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Project Runeberg (Swedish: Projekt Runeberg) is a digital cultural archive initiative that publishes free electronic versions of books significant to the culture and history of the Nordic countries. Patterned after Project Gutenberg, it was founded by Lars Aronsson and colleagues at Linköping University and began archiving Nordic-language literature in December 1992. As of 2015 it had accomplished digitization to provide graphical facsimiles of old works such as the Nordisk familjebok, and had accomplished, in whole or in part, the text extractions and copyediting of these as well as esteemed Latin works and English translations from Nordic authors, and sheet music and other texts of cultural interest.
Type of site
|Available in||Swedish, English|
|Alexa rank||447,854 (May 2020[update])|
Nature and historyEdit
Project Runeberg is a digital cultural archive initiative patterned after the English-language cultural initiative, Project Gutenberg; it was founded by Lars Aronsson and colleagues at Linköping University, especially within the university group Lysator (see below), with the aim of publishing free electronic versions of books significant to the culture and history of the Nordic countries. The Project began archiving its first Nordic-language literature pieces (parts of the Fänrik Ståls Sägner, of Nordic dictionaries and of a Bible from 1917) in December 1992.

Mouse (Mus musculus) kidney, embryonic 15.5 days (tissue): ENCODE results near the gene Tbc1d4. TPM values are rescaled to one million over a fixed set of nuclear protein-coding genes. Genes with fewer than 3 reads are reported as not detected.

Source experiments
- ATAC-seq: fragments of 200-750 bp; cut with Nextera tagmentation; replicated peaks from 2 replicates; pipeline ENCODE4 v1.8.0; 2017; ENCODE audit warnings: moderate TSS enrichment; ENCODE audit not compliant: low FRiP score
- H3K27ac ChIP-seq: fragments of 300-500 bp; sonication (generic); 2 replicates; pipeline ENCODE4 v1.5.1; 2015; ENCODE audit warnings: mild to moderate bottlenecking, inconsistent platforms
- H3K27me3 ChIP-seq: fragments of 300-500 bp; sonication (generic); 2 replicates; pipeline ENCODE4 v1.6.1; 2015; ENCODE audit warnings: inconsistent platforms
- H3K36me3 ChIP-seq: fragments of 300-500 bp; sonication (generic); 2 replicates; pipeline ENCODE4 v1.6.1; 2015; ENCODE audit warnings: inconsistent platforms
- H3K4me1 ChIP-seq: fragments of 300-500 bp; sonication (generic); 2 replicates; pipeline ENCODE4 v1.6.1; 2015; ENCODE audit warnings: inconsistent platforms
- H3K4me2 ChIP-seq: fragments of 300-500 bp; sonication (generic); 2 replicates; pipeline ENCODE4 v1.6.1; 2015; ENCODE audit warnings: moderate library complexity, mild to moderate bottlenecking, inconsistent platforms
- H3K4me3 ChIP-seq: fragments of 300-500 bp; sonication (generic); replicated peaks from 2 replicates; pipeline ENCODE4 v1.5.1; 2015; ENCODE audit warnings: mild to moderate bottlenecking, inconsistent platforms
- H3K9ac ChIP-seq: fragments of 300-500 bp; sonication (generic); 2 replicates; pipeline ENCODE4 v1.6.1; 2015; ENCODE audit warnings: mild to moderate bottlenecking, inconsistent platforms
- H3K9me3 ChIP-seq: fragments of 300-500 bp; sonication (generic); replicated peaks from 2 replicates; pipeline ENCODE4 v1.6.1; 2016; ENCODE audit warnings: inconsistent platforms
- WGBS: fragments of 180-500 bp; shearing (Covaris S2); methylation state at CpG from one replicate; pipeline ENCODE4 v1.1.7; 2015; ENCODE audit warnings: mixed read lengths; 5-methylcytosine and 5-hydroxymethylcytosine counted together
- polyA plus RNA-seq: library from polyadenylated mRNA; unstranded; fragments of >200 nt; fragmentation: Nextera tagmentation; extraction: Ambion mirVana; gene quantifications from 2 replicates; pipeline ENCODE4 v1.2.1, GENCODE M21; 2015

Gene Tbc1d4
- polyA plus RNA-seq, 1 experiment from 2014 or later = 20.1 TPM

In its naming, a moniker similar to "Gutenberg" was desired. The Project was thereby given the name of Finland's national poet Johan Ludvig Runeberg, and so contained a further allusion based on the meanings of its component parts — Rune (letter in Runic script) and berg (mountain) — so that in most Nordic languages it can be translated loosely as "mountain of letters".
This section needs expansion with: further key examples of items published, and status of various projects, esp. as discussed in non-paywalled sources we can cite, and not self-published sources only. You can help by adding to it. (April 2015)
The Project began archiving Nordic-language literature in December 1992. As of 2015 it had accomplished digitization to provide graphical facsimiles of old works such as the Nordisk familjebok,[better source needed] and had accomplished, in whole or in part, the text extractions and copyediting of these as well as esteemed Latin works and English translations from Nordic authors — e.g., Carl August Hagberg's interpretations of Shakespeare's plays — and sheet music and other texts of cultural interest.
By 2001, technology — image scanning and optical character recognition techniques — had improved enough to allow full digitization and text extraction of important target texts, e.g., of both print editions of the Nordisk familjebok (45,000 pages). Project Runeberg is hosted by an academic computer group, Lysator, at Linköping University, in Linköping in southern Sweden.
- "runeberg.org Competitive Analysis, Marketing Mix and Traffic - Alexa". runeberg.org. Retrieved 26 May 2020.
- Ingemar Breithel, Ed., 2015, "Posten: Projekt Runeberg" [in Swedish; Engl., "Entry: Project Runeberg"], at Nationalencyklopedin (online encyclopedia), see , accessed 22 April 2015. (subscription required)
- Marcus Boldemann, 2003, ""Kultur: Ugglan" hoar gratis på nätet" [in Swedish; Engl., Culture: "'The owl' hoots for free online"], Dagens Nyheter (online), April 23, 2003, see . accessed 22 April 2015.
- Rittsel, Pär (11 April 2003). "Visionär med oviss framtid" [Visionary with an uncertain future]. Computer Sweden (in Swedish). Retrieved 3 October 2016.
De första texterna, en del av Fänrik Ståls Sägner, nordiska ordlistor och Bibeln från 1917, lades ut till Lucia 1992.
- "About Project Runeberg". runeberg.org. Retrieved 13 October 2017.
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